Location: Dale Bumpers Small Farms Research CenterTitle: Dual-Use Bioenergy-Livestock Feed Potential of Giant Miscanthus, Giant Reed, and Miscane
|BURNER, DAVID - Retired ARS Employee|
|BELESKY, DAVID - West Virginia University|
|HOUX, JAMES - University Of Missouri|
|CARVER, PAUL - New Energy Farms|
|FRITSCHI, FELIX - University Of Missouri|
Submitted to: Agricultural Sciences
Publication Type: Peer Reviewed Journal
Publication Acceptance Date: 1/20/2017
Publication Date: 1/23/2017
Citation: Burner, D.M., Ashworth, A.J., Pote, D.H., Kiniry, J.R., Belesky, D.P., Houx, J.H., Carver, P., Fritschi, F.B. 2017. Dual-use bioenergy-livestock feed potential of giant miscanthus, giant reed, and miscane. Agricultural Sciences. 8:97-112.
Interpretive Summary: Many small commercial livestock farms find it difficult to remain profitable, and their survival may depend on the ability to adjust quickly when market conditions change. Livestock forages that contain enough combustible energy to also satisfy emerging bioenergy markets could provide these farmers with dual-use options to help them minimize risk and maximize production efficiency. To begin developing those options, USDA-ARS and university researchers studied three species of perennial grasses (giant miscanthus, giant reed, and miscane) to compare nutritive value and energy content during the first three years after planting. Results suggested that miscane and giant reed could potentially serve as livestock forages as well as bioenergy sources; but giant reed is not currently recommended for planting, and feeding trials would be necessary before either species could actually be recommended for livestock consumption. This study is of interest to farmers, scientists, and agency personnel because it helps identify perennial plant species that could potentially offer dual-use as a bioenergy source and/or livestock forage.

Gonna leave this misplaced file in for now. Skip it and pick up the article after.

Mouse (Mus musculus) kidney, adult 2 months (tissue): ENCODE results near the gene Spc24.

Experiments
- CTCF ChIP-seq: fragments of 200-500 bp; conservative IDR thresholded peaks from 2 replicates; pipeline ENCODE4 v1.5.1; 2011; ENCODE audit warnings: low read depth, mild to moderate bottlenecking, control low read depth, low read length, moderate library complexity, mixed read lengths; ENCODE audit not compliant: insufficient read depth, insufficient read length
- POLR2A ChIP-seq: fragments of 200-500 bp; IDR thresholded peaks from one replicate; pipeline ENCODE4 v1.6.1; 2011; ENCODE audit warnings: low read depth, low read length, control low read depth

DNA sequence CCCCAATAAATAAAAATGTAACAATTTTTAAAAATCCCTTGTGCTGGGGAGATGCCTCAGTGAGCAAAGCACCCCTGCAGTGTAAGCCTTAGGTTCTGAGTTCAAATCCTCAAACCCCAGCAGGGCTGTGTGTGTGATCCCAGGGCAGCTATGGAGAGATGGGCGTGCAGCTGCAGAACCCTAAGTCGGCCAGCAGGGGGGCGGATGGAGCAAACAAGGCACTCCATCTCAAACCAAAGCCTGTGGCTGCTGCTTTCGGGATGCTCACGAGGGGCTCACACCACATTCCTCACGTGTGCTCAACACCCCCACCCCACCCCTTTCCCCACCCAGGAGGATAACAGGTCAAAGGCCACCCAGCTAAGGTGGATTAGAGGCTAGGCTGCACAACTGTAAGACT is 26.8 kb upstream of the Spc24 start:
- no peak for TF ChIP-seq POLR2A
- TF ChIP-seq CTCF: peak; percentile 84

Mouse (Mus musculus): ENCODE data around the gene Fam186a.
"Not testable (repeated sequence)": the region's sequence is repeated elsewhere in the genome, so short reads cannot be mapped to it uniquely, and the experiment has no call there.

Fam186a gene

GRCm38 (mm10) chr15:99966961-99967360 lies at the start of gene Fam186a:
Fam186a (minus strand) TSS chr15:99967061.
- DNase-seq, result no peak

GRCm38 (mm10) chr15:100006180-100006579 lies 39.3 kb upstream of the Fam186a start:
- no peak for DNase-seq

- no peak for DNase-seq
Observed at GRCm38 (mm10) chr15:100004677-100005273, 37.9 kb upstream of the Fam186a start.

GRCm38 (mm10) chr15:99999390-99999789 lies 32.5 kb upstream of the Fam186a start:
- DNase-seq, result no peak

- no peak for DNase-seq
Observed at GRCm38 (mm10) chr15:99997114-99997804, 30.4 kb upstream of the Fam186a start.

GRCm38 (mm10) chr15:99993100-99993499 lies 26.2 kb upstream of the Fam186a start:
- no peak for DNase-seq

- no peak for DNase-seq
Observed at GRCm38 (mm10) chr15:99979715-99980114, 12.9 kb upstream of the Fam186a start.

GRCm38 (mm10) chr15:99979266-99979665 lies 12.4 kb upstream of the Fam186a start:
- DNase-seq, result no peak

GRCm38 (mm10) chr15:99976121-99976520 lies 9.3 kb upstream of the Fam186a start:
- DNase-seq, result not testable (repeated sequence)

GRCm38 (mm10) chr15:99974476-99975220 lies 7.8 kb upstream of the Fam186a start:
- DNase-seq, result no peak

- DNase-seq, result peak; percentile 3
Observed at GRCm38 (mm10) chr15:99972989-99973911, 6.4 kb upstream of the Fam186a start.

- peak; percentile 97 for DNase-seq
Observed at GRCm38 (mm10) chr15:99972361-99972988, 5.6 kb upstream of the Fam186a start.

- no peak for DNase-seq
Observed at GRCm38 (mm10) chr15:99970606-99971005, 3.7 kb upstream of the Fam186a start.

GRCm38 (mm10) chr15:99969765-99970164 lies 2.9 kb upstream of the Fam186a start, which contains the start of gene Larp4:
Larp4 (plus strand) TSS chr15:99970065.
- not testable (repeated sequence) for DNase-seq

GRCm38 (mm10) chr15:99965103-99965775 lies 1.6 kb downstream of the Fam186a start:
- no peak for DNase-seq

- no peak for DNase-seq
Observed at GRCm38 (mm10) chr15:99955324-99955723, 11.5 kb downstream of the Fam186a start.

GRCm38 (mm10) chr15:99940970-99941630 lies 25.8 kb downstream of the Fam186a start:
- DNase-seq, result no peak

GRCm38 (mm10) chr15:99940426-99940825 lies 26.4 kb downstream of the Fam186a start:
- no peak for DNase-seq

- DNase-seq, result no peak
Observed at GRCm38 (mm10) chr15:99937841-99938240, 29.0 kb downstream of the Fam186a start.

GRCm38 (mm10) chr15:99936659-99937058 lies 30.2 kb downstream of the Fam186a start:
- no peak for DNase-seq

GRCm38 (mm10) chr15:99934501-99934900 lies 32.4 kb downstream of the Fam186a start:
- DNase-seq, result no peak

Technical Abstract: High yielding perennial grasses could integrate bioenergy-livestock operations, thereby, offsetting diversions of cropland to lignocellulosic crops, but research is needed to determine chemical composition and digestibility of leaf and stem fractions that might affect downstream uses. The objective of this study was to compare feedstock quality of leaf and stem tissues of dedicated bioenergy feedstocks: giant miscanthus (Miscanthus x giganteus), giant reed (Arundo donax), and miscane (Saccharum hybrid x Miscanthus spp) when grown with or without supplemental irrigation on an upland site. Three species were space-planted on a silt loam soil in March 2007 and harvested prior to the first freeze in plant-cane, first ratoon, and second-ratoon crops for three years. Giant miscanthus leaf tissue had highest acid detergent lignin and cellulose, and lowest concentrations of nitrogen (N) and total nonstructural carbohydrates (TNC) in ratoon crops. Giant reed leaf tissue had greatest concentrations of in vitro digestible dry matter (IVDMD), TNC, and N (P< 0.05). Conversely, miscane stem tissue had greatest concentrations of IVDMD, TNC, and hemicellulose, and low dry matter and combustible energy (P< 0.05). Results suggest all species have positive feedstock attributes for thermochemical bioenergy conversion, albeit giant miscanthus has very little potential value as fodder. Miscane stem and giant reed leaf tissue have potential value as livestock feed, although giant reed is not currently recommended for planting. Further research is needed on dietary composition, acceptability, voluntary intake, and live weight gain before any of these species are recommended as livestock feed sources.